Security marking improves the chances of police reuniting stolen property with its lawful owner if it is stolen and later recovered.

It can also assist in criminal investigations by providing valuable evidence, which may lead to a successful prosecution.

Various methods of security marking are available and include:

  • SmartWater
  • Labels, plates and stickers
  • Postcoding
  • Engraving and chemical etching
  • Barcodes
  • Chemical trace
  • Tracking devices
  • Identification tags
  • Micro-marking
  • Online registration databases, such as www.immobilise.com
  • Serial number and warranty databases
  • Photographic databases

If you use one of these methods you should ensure that it identifies that the item belongs to you. Always mark items in a prominent position to deter potential thieves. Check the security markings on your property at least every 12 months.

Every item should have a secure and visible mark that will help us return it to you if it is stolen and later recovered.

Listed Buildings

Places of worship make a significant contribution to the heritage and life of the nation, demonstrating the finest design, workmanship and decoration of their generation, while representing the most recognisable features of our rural landscape and urban areas.

Places of worship can be included on a list compiled by the Secretary of State that identifies those buildings, which are assessed as being of special architectural or historic interest, therefore merit special protection measures.

The historic fabric and aesthetics of places of worship must be considered before any consideration is made to the installation of doors, alarms or CCTV. If additional security measures are considered, a Faculty or planning permission may be required.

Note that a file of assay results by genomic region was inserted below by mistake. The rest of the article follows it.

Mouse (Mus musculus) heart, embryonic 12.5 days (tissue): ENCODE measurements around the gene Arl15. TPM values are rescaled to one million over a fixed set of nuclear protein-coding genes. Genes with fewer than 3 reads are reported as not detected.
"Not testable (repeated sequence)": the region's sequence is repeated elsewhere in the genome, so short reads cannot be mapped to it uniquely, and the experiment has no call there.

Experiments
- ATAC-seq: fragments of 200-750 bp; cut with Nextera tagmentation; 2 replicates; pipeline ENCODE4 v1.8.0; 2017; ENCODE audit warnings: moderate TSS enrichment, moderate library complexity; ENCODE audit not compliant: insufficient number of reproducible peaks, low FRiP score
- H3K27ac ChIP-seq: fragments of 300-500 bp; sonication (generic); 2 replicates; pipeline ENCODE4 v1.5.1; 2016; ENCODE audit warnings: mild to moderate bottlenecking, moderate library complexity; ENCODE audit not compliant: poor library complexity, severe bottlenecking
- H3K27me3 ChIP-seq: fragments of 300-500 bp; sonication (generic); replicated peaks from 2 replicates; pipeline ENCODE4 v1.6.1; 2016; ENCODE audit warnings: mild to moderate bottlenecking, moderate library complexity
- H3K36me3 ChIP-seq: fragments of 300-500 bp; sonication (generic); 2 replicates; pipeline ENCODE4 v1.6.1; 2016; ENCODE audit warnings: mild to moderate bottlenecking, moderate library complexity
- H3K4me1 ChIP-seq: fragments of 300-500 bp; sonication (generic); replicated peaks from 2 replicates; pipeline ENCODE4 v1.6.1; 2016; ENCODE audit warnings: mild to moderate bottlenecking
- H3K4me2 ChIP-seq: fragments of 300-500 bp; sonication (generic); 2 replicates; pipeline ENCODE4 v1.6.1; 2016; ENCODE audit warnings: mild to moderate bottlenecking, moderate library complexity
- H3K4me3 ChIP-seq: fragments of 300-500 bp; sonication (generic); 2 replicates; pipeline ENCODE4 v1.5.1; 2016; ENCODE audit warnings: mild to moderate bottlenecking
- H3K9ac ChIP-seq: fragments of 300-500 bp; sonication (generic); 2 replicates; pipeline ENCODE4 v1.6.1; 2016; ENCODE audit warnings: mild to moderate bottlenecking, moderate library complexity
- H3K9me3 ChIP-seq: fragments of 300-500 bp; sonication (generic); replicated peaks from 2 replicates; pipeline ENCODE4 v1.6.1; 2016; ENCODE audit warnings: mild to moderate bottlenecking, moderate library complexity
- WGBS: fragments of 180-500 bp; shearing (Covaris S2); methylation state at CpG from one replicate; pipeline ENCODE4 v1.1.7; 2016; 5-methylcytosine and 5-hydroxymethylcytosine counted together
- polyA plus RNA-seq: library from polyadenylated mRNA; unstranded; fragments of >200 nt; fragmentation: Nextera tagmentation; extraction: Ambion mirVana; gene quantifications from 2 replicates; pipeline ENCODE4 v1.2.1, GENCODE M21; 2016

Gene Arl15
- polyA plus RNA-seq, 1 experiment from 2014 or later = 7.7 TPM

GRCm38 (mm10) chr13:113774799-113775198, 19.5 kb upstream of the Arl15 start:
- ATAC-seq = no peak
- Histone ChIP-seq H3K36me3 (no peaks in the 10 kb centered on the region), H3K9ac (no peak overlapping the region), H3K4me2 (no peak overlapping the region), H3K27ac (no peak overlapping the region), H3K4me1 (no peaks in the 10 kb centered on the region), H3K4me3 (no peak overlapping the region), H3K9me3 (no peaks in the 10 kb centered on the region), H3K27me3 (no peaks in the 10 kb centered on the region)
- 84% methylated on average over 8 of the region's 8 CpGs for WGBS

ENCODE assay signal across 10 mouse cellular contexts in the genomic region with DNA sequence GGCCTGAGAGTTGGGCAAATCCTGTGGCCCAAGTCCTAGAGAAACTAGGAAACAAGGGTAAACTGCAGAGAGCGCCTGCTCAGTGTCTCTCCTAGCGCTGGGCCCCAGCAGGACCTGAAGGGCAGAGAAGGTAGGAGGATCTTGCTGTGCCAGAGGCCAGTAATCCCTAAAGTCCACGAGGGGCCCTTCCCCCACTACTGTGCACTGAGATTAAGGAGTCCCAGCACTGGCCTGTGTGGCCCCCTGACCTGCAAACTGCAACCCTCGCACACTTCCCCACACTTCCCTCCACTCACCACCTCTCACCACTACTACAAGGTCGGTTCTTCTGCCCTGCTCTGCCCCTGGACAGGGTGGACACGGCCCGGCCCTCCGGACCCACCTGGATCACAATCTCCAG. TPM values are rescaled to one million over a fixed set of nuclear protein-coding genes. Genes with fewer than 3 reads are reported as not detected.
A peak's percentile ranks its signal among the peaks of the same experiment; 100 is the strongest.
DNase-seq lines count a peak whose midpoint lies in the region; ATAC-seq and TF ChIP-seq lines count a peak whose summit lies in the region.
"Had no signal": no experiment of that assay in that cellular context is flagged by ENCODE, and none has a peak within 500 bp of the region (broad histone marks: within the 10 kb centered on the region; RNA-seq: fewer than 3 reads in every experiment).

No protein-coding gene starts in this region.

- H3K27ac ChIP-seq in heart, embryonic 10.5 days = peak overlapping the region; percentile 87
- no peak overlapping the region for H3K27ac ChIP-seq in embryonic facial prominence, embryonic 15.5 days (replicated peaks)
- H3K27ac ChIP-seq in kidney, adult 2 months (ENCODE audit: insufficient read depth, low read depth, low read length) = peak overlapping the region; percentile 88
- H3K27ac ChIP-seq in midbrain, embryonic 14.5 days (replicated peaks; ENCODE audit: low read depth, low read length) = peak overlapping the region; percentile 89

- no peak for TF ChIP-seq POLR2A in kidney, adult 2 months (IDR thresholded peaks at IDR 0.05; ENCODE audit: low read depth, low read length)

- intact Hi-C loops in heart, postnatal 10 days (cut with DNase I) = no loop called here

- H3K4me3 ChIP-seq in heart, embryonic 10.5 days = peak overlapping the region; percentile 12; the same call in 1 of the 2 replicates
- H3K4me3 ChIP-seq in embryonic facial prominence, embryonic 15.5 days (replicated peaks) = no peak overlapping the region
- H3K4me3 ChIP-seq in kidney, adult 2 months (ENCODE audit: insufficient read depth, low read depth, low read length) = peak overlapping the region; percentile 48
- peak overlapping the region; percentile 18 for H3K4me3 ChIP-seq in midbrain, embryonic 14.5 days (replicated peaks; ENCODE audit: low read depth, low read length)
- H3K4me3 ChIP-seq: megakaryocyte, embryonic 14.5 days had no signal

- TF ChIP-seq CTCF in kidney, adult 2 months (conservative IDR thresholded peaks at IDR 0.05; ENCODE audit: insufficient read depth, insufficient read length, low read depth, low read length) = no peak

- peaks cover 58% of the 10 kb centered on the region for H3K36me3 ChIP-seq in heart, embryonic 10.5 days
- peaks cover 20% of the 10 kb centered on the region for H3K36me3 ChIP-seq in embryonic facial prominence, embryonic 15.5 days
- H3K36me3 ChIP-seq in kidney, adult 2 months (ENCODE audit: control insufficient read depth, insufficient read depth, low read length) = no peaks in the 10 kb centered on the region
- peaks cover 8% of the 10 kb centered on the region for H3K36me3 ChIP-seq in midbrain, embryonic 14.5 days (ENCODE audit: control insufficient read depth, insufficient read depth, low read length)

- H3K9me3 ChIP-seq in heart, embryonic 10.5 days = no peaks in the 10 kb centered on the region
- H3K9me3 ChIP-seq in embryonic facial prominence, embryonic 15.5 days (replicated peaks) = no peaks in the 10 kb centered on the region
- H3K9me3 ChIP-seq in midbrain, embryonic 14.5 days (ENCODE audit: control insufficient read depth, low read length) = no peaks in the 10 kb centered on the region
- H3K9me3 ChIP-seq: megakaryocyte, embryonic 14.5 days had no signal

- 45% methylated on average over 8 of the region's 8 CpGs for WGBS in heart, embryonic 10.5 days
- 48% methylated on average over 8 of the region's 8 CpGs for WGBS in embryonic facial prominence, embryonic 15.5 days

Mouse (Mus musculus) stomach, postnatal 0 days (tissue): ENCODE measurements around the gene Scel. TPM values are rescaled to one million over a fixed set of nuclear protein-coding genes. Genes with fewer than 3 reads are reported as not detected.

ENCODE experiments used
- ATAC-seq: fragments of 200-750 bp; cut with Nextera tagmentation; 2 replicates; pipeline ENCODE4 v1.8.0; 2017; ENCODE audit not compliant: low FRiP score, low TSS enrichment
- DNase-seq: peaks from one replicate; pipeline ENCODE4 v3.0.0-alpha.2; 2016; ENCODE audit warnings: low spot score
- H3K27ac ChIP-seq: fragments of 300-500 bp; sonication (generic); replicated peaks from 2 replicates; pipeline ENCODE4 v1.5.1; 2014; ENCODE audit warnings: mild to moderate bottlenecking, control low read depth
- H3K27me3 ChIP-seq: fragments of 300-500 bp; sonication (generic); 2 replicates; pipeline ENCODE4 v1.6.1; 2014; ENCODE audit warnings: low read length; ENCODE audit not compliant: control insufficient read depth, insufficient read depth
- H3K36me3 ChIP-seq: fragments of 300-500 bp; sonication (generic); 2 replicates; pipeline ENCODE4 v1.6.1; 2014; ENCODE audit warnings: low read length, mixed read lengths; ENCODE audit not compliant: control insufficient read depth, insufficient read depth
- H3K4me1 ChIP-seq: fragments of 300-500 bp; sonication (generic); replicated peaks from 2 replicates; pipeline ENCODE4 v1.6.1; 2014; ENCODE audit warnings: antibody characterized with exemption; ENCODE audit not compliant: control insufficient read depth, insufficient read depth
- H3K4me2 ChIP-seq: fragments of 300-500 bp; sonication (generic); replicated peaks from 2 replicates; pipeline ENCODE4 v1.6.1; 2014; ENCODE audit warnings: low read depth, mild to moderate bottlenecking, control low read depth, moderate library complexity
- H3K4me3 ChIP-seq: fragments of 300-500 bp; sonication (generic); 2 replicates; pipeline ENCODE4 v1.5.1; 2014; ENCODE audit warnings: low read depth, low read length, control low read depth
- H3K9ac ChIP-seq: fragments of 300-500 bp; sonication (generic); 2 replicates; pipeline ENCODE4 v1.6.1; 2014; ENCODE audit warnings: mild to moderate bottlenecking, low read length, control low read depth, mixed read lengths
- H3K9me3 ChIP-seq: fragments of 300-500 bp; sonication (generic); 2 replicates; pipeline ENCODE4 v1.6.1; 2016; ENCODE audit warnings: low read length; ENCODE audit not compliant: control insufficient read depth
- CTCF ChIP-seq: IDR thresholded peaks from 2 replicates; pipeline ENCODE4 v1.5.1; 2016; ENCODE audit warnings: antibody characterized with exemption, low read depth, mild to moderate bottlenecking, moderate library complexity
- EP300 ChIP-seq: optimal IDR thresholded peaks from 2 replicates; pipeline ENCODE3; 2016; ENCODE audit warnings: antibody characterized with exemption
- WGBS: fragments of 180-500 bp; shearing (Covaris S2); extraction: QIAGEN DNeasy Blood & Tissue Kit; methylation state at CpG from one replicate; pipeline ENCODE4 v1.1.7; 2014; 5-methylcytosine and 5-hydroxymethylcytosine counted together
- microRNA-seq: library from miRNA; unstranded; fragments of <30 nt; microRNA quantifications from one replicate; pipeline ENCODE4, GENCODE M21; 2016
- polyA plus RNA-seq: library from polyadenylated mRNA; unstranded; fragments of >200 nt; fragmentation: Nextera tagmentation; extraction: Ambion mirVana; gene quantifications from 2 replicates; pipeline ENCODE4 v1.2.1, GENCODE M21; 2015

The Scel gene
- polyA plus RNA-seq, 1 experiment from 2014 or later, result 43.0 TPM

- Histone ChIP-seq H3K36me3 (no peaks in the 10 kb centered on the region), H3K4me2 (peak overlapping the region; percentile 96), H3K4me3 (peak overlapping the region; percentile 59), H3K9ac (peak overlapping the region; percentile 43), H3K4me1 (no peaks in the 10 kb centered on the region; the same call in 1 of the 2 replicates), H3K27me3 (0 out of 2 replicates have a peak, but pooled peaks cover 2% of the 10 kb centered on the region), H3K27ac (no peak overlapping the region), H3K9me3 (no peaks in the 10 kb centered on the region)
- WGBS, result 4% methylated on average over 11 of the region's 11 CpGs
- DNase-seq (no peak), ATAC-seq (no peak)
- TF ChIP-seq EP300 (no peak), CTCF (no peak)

Nottinghamshire Business Watch

Notts Business Watch is part of an electronic messaging system supported by Nottinghamshire Police and other public bodies across the county, called Neighbourhood Alert.

The system enables police officers and staff to keep you informed of crime alerts and appeals, local incidents and crime prevention advice using text, email and voice messages direct to you.

Notts Business Watch is open to the whole business community, including local churches, mosques and other faith buildings. By working together with the business community, we aim to prevent crimes that are often committed against places of worship, including criminal damage and theft.

By signing up to the system, you will also have the opportunity to become part of a wider faith community and share information with each other and the police.

You will be kept informed of policing and crime issues relevant to your local area and business type. They system allows you to communicate regularly with us at the touch of a button, which we hope will reassure you that we will act on your concerns and work with you to cut crime in your area.

To register for alerts from Notts Business Watch visit www.nottsbusinesswatch.co.uk or call us on 101 to request a paper registration form.

Get more advice on preventing many crimes on our crime prevention guides page.

To speak to our Crime Prevention Unit about protecting your property and reducing your chances of becoming a victim of crime, email crime.prevention@nottinghamshire.pnn.police.uk